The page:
Managing Individual Performance

Most leaders want a simple formula for managing employee performance. However, individuals have differentiating characteristics that make them unique. Understanding employee behaviors is a prerequisite to effective employee motivation. Assessment tools and theories-based on human nature provide perspectives in understanding individual performance. This paper analyzes a simulation and explains how motivation correlates to an individual’s personality profile. Criteria for Team Selection Careful consideration is given in selecting appropriate team members.

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The criteria a leader uses for this process is motivation to be on the team, commitment to success (Tompkins, 2002, p. 28), complement personalities and skills, and necessary talents to accomplish the goals (Hill and Ingala, 2001, p. 37). Motivation and commitment are essential characteristics team members must portray in order for the team to achieve its goals. Tompkins (2002) stated, “There is no such thing as a part-time team player. Team players are committed to the team and dedicated to mutual success and cooperation” (p.30).

Another critical element in choosing team players is finding individuals with similar behaviors and abilities. Hill and Ingala (2001) stated, “In today’s tight job market, the right fit is a critical success factor for any position on the team” (p. 38). Choosing the Team Building Case Files Building case files was the first task to be filled in the DARE group. The responsibility of this individual is, “conduct site visits to verify and research case histories and substance abusers’ profiles” (Managing Individual, n.d. ).

Lisa Stafford was chosen for this position because she possesses characteristics that enable her to analyze situations quickly and is a hard-worker. Since the individual needed to travel to several locations and possess analytical skills, having an extroverted personality type is essential to succeed in this role. However, the project leader needs to monitor Lisa’s overzealous behavior and clarify her goals as the project progresses. Moderate Self-Help Groups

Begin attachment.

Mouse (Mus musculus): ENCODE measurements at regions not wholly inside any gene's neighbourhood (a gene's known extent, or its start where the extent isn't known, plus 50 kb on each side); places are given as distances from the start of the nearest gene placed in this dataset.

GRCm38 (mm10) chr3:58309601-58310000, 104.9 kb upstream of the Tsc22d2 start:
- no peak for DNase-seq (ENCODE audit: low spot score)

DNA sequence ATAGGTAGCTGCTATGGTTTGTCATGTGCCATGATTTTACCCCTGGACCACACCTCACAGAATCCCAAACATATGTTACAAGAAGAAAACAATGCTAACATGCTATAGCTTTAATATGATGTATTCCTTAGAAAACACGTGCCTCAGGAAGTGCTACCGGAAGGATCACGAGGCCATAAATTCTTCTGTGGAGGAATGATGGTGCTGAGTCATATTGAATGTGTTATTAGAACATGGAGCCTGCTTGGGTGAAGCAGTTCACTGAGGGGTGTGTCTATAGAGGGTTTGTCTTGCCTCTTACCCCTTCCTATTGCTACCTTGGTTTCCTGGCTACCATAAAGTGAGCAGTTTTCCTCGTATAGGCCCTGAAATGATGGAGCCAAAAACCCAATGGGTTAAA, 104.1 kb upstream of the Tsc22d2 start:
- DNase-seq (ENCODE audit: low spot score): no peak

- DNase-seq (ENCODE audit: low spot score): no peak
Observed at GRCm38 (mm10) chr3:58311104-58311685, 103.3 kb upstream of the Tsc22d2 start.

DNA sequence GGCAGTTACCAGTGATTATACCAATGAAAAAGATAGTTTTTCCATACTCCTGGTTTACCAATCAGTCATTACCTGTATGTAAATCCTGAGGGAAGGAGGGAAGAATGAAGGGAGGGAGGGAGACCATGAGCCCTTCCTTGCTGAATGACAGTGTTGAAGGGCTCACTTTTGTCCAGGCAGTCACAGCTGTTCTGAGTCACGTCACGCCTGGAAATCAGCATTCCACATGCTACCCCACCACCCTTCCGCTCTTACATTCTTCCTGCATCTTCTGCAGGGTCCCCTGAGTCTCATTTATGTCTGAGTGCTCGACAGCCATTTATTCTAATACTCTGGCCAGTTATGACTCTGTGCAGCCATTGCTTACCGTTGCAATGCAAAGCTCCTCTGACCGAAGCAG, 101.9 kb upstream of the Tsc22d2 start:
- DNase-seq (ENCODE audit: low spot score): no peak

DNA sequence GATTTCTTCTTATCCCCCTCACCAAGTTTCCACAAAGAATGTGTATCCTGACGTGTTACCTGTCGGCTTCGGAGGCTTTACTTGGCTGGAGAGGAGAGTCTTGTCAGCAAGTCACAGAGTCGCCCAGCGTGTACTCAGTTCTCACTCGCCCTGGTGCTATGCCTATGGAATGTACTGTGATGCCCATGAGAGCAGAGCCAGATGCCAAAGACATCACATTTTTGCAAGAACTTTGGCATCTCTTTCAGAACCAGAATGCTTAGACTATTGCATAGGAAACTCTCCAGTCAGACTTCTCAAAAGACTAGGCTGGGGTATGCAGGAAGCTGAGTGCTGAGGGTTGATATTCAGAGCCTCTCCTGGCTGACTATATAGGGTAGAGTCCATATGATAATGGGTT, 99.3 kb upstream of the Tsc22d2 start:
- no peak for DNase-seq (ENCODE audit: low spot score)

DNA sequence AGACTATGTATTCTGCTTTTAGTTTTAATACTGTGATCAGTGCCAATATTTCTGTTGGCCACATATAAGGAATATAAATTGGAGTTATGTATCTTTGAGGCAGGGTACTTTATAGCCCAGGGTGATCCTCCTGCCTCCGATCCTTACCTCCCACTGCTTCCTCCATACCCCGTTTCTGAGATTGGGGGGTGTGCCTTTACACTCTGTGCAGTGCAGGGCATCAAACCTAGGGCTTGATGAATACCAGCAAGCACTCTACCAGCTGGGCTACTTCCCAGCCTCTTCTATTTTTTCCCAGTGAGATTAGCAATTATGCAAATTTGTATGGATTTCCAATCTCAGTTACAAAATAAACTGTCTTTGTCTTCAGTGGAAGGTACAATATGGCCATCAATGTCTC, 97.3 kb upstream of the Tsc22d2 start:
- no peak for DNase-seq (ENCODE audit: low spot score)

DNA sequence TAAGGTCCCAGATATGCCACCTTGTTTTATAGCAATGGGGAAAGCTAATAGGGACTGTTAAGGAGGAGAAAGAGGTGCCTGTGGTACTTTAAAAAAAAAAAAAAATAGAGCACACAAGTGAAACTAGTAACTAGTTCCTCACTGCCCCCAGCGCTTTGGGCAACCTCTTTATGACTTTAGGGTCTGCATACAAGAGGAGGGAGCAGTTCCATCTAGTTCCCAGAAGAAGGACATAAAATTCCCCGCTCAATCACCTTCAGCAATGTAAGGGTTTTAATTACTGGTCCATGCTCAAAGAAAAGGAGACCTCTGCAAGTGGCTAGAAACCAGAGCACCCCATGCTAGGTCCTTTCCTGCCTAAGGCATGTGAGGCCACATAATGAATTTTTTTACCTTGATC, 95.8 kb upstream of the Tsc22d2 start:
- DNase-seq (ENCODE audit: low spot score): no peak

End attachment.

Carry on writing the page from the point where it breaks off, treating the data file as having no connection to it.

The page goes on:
Daniel Nichols was chosen to “facilitate interaction within self-help groups, arrange group meetings, handle conflicts, and build records of interactions and results” (Managing Individual, n. d. ). According to his Myer-Briggs Type Indicator (MBTI), Daniel is a personable individual, resolves conflicts, and likes to win the confidence of his team members and peers. The project champion may endure issues with Daniel’s competitive behavior and may require frequent reminders. Perform Follow-ups

For the third task, Michelle Levy was selected to “monitor addicts in family, work, and community environments, observe status, examine behavior and report possible relapse, validate recommendations for employment, and record observations” (Managing Individual, n. d. ). Although her MBTI indicated she is an introvert, her sensing, thinking, perceiving dimensions reveal she is a keen observer of the environment and competent in analyzing data. Michelle’s pessimist attitude may require the project leader to encourage her to remain positive and motivated during the completion of the task.

Supervise Confrontation Sessions The final task required the individual to “handle sessions with relapsed victims, analyze related reasons and situations, define treatment paths, and help victims handle relapse-related stress” (Managing Individual, n. d. ). Tony Wu was chosen for this role because his MBTI showed he has an introverted, sensing, feeling, and judging personality that would protect and care for the relapsed victims. His desire for accuracy ensures that he succeeds and accomplishes his goals.

The leader needs to monitor Tony because he has a history of taking on to many tasks at one time. Factors in Managing Team The factors the champion considered in order to effectively manage the DARE team are the different personalities, motivational levels, and communication skills within the group. Upon choosing the volunteers for the project, the DARE Champion analyzed the MBTI to determine the best personality for the right job. Another crucial factor the leader endured was motivation while developing the project.

“What motivates an individual directly links to the person’s personality traits” (Managing Individual, n. d. ). Finally, communicating with the volunteers is the key ingredient in managing an effective team. By communicating with the volunteers, the leader was able to understand the individual’s needs, implement interventions, and motivate the volunteers to achieve their goals. Understanding these factors enables managers to motivate employees and achieve the impossible (Managing Individual, n. d. ).